> Finally, we discussed (1). We agreed that it has some good precedents (e.g. httpd, SYS-V init) that have worked well for a long time. It's trivial to comprehend, and also quick to compute. It does require a knowledge of the position of other algorithms, but so do all other approaches considered.
> We agreed to recommend approach (1).
> A lower number indicates the interceptor or decorator should appear earlier in the call stack, a higher number indicates it should appear later in the call stack. A higher number alternative takes precedence over a lower number alternative (OPEN ISSUE: how does this interact with class hierarchies?). Two interceptors, decorators and alternatives with the same number have the same precedence, and their order is not defined.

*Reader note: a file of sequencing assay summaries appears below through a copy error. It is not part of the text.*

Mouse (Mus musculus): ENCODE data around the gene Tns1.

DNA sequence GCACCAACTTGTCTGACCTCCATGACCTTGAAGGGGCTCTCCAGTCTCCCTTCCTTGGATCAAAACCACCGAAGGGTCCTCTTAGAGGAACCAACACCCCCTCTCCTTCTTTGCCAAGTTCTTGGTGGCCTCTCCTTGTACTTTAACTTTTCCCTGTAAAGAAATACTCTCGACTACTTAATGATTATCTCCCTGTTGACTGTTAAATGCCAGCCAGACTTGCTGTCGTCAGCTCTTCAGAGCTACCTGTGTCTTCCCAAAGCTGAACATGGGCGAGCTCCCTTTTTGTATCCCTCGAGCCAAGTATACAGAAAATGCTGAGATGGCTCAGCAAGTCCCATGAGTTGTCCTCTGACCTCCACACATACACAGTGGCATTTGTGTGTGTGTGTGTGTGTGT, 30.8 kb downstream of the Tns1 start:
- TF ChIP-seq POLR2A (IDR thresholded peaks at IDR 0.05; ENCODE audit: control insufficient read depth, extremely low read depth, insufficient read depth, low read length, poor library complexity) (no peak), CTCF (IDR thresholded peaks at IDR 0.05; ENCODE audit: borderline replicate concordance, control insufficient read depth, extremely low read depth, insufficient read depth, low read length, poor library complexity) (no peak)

> We discussed that we should use recommended ranges for the magic numbers. For example:
> 1-100: System interceptors, decorators and alternatives (interceptors specified by CDI or the Java EE platform specs)
> 100 - 1000: Extension interceptors, decorators and alternatives (interceptors provided by extension libraries such as Deltaspike)
> 1000 - 2000: Application interceptors, decorators and alternatives (interceptors provided by an application or internal extension)
> 2000 - 3000: Extension interceptors, decorators and alternatives
> 3000 - 3100: System interceptors, decorators and alternatives
> Note that we need to allow system interceptors to go before (e.g transaction) or after (e.g. validation). Using this "pyramid" of ranges allows for this.